They won't hear me | Teen Ink

They won't hear me

November 26, 2010
By Trulie GOLD, Beltsville, Maryland
Trulie GOLD, Beltsville, Maryland
10 articles 10 photos 51 comments

I sat in the back again. They didn’t notice me, but that was no surprise. They don’t even seem to realize I’m still here. Cause all the girls are focused on how to get my two genetically impossible beautiful brothers, using me as a key to them occasionally. They tried to hang out with me, but we have nothing in common. I’m not stick thin, play any sport, have a line of guys that go out the door begging at my feet, allowed to get anything I want, have a million dollar net worth closet, or effortlessly beautiful. Especially that last one. Even though my brothers are Trey Songz hot, I’m not. Adults say I’m beautiful all the time, but they just say that because they’re eyes start to go bad. If they wear glasses, they just say that to make us feel better. But then when all the guys come around they all say I’m ugly. My brothers say they’re lying, but I don’t believe it because they all go up to other girls and give a five minute monologue on how hot they are.

I wish I could tell someone this, but no one understands. They don’t understand because they can’t listen well. Which for me, sucks because I listen to their nonsense nonstop and they can’t even stand two seconds of me? I don’t get it. So I go around keeping it inside, and I hate it because no matter how hard I look there’s no one who will listen AND understand me.

I don’t even know what happened. This summer, we all got so close, doing everything together and spilling out our guts. Then school started and…it got weird. They got all cliquey again, and when I walked in the room no one even bothered to say hi. When I acted all sad for the rest of the evening, no one noticed my frown that was pasted on my face the rest of the evening or my low energy and lack of enthusiasm. It kept going like that, so I started talking to the ones in middle school again, because they were the only ones who would talk to me. I hated it because I thought when I entered high school I’d be able to talk to them more, but that was obviously not the case.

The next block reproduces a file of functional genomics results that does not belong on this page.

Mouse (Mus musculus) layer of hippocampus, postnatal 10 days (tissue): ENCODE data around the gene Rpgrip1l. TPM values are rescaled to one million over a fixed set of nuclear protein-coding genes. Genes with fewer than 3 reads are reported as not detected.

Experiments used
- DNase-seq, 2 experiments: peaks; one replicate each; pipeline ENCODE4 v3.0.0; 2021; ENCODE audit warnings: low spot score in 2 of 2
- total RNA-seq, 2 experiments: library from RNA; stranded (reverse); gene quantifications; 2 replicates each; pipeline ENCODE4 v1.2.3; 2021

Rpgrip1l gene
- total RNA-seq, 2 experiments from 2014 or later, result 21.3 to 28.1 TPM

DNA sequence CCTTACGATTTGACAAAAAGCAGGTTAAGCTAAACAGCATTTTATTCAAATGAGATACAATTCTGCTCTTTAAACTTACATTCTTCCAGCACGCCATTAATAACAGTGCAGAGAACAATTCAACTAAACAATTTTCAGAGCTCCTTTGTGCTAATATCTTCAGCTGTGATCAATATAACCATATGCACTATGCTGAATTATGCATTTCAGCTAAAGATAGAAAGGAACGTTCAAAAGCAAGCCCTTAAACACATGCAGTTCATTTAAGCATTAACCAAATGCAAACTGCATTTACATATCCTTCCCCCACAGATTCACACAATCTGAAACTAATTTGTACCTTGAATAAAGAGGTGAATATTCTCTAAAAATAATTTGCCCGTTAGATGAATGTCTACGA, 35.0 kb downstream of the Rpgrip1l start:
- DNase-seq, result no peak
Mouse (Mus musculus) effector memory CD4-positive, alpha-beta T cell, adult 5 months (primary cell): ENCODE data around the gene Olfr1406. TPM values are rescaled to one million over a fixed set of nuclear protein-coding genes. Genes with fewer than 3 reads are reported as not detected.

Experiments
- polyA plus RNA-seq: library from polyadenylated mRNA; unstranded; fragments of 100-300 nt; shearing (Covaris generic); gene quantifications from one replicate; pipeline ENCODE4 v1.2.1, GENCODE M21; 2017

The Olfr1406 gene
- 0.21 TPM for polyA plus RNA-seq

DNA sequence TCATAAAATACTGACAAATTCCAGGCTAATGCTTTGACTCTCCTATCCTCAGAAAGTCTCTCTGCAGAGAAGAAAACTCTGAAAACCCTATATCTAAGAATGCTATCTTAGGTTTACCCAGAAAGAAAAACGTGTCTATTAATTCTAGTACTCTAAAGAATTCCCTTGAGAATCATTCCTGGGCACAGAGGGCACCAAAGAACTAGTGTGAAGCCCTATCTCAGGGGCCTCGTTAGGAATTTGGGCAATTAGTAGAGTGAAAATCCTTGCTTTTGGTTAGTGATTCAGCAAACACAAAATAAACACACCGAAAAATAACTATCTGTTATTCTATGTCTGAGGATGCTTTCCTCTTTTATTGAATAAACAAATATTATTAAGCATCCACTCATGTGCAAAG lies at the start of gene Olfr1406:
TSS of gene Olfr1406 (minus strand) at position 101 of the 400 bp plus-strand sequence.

As I got up to go to the bathroom and cry again, I felt someone’s gentle touch on my shoulder. It was Mrs. Ann. “Are you alright hon?” I nodded, but she didn’t buy it. “Is something at school bothering you?”

No, no. School was fine. It was a little boring, but that’s Ok. “I like school.”



She smiled warmly, prying the right answer from me.

“I’m kinda low on energy and I didn’t sleep well last night.”

She nodded knowingly, and let me move on. The lovely thing about being honest all the time is when you need to lie, people will believe you.

I locked the door and sit on the chair in the handicap stall. And cry, praying that someone would be willing to listen and understand me the way I listen and understand people.

Someone knocked on the stall door.

The author's comments:
Jeremiah 33:3 (Amplified Bible)
Call to Me and I will answer you and show you great and mighty things, fenced in and hidden, which you do not know (do not distinguish and recognize, have knowledge of and understand).

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This article has 3 comments.

on Dec. 5 2010 at 8:42 pm
mandaloreP GOLD, Forked River, New Jersey
15 articles 4 photos 21 comments
I think everyone can realte to this. Good story would love to read more.

Trulie GOLD said...
on Dec. 5 2010 at 3:31 pm
Trulie GOLD, Beltsville, Maryland
10 articles 10 photos 51 comments
i hope you can get an ending similar to this one.

on Dec. 2 2010 at 11:50 pm
SpringRayyn PLATINUM, Lakeville, Minnesota
34 articles 2 photos 658 comments

Favorite Quote:
"Don't punish yourself," she heard her say again, but there would be punishment and pain, and there would be happiness too. That was writing."
--Markus Zusak, "The Book Thief"

O my gosh, I can relate to this like word for word except the word "cry" and the ending.